Editorial Board

How to Keep Peace in the South China Sea

One real island.

Photograph: ChinaFotoPress/Getty Images

China’s pursuit of its expansive claims in the South China Sea has been incremental, designed not to provoke too much international outrage. The U.S. response should be just as steady and determined.

Territorial Disputes

Most recently, China appears to have stationed advanced surface-to-air missiles and possibly also fighter jets on Woody Island, in the Paracel chain. New images also suggest the Chinese are building a high-frequency radar array on Cuarteron Reef in the remote and more deeply contested Spratly Islands.

It’s important to recognize a difference between these two actions. China stands on firmer ground, literally, in adding military hardware to the Paracels, islands it has administered since the 1950s (though Vietnam and Taiwan also lay claim to the area). Woody itself is a relatively large natural island -- not something reclaimed from the sea like the Spratly reefs. Indeed, Woody is already home to a 9,000-foot airstrip, radars and a small garrison, and China has temporarily deployed both anti-aircraft missiles and advanced fighters there before.

The HQ-9 missiles China appears to have stationed on the island are also limited tactically. They’re useful against planes but not ships, and they have a range of only about 55 nautical miles. True, in wartime, the new batteries might help keep enemy aircraft away from the Chinese submarine base on Hainan, 200 miles away. But the U.S. can hardly expect China not to try to bolster its defensive capabilities where it can.

The radar going up on Cuarteron is another story. This reef is the southernmost of the features occupied by China in the South China Sea, 640 miles distant from Hainan, an area that Chinese President Xi Jinping has pledged not to militarize. Radar on the Spratlys could extend China’s ability to monitor surface and air traffic deep into the South China Sea. Once fully operational, the array could greatly aid any Chinese effort to control the entire area.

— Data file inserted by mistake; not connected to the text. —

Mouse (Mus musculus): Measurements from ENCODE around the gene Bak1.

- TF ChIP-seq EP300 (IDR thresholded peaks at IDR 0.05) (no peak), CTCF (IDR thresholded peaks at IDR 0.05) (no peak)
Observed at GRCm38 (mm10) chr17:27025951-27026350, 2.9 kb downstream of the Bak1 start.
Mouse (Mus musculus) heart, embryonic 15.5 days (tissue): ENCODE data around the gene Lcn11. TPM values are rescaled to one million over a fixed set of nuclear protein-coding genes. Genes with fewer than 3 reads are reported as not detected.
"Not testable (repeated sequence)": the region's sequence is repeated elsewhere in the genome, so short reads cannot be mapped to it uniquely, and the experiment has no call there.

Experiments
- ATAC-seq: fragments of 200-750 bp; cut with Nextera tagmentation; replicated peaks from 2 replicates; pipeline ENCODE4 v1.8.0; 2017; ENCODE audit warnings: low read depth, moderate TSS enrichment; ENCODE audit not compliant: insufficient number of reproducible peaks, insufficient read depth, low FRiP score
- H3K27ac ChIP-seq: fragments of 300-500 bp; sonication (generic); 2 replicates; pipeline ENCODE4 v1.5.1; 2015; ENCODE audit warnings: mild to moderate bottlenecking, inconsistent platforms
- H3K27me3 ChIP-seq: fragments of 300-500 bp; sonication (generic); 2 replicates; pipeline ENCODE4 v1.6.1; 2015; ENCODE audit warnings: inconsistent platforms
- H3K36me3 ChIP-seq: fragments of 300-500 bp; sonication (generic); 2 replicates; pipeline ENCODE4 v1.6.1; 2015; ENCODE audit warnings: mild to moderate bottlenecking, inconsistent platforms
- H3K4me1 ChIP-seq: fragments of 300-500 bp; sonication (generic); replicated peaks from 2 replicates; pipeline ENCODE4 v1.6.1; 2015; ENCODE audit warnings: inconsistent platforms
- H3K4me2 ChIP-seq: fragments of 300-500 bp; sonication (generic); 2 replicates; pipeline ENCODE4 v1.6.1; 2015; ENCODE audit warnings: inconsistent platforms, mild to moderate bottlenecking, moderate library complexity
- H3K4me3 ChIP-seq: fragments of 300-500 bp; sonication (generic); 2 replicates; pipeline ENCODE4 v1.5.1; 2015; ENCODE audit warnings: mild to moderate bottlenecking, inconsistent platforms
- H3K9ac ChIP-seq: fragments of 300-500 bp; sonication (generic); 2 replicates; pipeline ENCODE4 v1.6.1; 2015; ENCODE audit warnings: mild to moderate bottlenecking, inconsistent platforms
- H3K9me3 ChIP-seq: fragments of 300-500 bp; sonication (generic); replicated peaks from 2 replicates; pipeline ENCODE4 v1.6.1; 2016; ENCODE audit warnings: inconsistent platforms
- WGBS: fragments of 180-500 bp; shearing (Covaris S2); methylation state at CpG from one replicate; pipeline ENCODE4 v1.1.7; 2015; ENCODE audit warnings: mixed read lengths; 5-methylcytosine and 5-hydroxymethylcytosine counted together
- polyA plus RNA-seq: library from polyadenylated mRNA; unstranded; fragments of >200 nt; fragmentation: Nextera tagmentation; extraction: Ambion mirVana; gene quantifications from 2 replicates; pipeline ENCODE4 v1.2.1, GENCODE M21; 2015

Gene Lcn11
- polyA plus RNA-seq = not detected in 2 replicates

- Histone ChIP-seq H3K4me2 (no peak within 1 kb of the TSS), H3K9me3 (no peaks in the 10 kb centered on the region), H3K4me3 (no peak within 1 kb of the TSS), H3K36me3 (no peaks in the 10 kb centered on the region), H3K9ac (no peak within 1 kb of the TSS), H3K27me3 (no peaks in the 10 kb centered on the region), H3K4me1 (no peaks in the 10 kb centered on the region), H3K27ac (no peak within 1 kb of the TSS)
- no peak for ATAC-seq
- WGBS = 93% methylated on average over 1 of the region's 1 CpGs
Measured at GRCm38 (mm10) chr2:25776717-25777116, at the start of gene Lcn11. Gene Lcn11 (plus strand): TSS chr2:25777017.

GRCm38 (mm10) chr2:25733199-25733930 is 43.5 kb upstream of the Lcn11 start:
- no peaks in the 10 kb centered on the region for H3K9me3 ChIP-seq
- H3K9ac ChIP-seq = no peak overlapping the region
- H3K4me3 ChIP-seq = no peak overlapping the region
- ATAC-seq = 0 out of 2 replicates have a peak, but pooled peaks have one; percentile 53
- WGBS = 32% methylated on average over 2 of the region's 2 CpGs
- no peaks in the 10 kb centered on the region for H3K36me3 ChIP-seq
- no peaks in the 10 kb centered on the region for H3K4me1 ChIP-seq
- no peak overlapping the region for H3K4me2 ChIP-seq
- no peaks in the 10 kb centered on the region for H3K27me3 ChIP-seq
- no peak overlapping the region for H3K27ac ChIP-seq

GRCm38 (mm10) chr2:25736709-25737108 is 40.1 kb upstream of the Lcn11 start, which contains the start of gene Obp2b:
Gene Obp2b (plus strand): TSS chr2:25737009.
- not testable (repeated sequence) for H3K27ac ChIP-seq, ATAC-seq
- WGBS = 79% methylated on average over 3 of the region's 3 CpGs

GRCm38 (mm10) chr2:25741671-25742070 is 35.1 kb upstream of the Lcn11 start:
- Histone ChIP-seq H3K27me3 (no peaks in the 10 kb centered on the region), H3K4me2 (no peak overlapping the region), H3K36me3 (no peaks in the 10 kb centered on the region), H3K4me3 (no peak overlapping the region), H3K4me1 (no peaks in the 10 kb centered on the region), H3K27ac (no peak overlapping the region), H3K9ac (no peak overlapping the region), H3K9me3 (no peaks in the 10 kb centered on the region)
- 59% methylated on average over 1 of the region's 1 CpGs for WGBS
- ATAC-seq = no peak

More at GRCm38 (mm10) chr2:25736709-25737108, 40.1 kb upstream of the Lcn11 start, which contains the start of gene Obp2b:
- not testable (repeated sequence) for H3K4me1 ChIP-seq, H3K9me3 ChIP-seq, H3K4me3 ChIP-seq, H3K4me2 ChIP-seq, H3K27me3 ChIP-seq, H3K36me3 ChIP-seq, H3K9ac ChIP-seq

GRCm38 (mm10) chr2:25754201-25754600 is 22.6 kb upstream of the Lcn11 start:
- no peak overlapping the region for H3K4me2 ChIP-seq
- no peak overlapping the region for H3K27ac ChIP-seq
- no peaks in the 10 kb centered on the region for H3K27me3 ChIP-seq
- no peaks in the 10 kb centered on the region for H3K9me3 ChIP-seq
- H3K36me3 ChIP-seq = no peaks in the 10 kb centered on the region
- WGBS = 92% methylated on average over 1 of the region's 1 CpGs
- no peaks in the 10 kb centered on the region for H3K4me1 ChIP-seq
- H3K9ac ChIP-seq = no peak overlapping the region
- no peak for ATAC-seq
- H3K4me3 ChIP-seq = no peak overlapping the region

This points to the larger problem with China’s strategy: The steady accumulation of missiles, jets, radar and other assets is rapidly expanding its ability to dominate one of the world’s most vital economic corridors. Yet China hasn’t told the rest of the world much about its ultimate plans.

It merely points to a World War II-era map showing most of the South China Sea as Chinese territory -- and refuses to negotiate collectively with other countries that have claims in the area. China has dragged out talks with members of the Association of Southeast Asian Nations over establishing a code of conduct in the region.

That doesn’t mean that the U.S. should seek to challenge China militarily, as some are suggesting. Nor should the U.S. feel compelled to invite the Japanese to take part in naval patrols, as doing so could reignite Sino-Japanese tensions in Northeast Asia and make it more difficult to gain China’s help in dealing with North Korea’s nuclear program.

Instead, the U.S. should reinforce the strategy it’s been pursuing for the past few months: American naval ships and planes should continue to sail and fly "wherever international law allows," in Defense Secretary Ashton Carter's words. It would be worth conducting regular "freedom of navigation" exercises in the Spratlys, to underscore that China can’t create a territorial sea simply by reclaiming land.

The U.S. can also help to unify countries in the region behind key principles: Territorial claims should be based on international law and resolved peacefully, and freedom of navigation throughout the South China Sea is a basic right. When a U.N. tribunal rules on the Philippines’ claims in the Spratlys later this year, it will be important to rally international support for the verdict. And the U.S. can continue to help countries such as Vietnam and the Philippines to build up their own maritime capabilities.

Individually, these may seem like small moves. But no less than China’s, they add up to a strong defense.

To contact the senior editor responsible for Bloomberg View’s editorials: David Shipley at davidshipley@bloomberg.net.